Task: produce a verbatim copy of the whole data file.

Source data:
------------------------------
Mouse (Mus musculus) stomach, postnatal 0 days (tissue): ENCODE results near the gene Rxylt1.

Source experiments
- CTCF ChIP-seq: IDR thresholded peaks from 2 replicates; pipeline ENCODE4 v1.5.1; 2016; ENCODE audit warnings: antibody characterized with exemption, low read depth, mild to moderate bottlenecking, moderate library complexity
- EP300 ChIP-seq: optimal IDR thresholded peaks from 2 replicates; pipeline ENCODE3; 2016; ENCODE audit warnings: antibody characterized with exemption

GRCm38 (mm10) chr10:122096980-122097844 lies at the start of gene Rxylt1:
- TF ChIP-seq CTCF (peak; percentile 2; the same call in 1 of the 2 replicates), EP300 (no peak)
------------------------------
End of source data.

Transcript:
Mouse (Mus musculus) stomach, postnatal 0 days (tissue): ENCODE results near the gene Rxylt1.

Source experiments
- CTCF ChIP-seq: IDR thresholded peaks from 2 replicates; pipeline ENCODE4 v1.5.1; 2016; ENCODE audit warnings: antibody characterized with exemption, low read depth, mild to moderate bottlenecking, moderate library complexity
- EP300 ChIP-seq: optimal IDR thresholded peaks from 2 replicates; pipeline ENCODE3; 2016; ENCODE audit warnings: antibody characterized with exemption

GRCm38 (mm10) chr10:122096980-122097844 lies at the start of gene Rxylt1:
- TF ChIP-seq CTCF (peak; percentile 2; the same call in 1 of the 2 replicates), EP300 (no peak)